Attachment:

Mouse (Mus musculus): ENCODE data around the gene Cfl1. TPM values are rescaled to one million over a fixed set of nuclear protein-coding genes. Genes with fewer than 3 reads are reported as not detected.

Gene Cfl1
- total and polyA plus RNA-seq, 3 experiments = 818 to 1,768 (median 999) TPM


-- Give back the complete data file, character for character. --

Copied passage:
Mouse (Mus musculus): ENCODE data around the gene Cfl1. TPM values are rescaled to one million over a fixed set of nuclear protein-coding genes. Genes with fewer than 3 reads are reported as not detected.

Gene Cfl1
- total and polyA plus RNA-seq, 3 experiments = 818 to 1,768 (median 999) TPM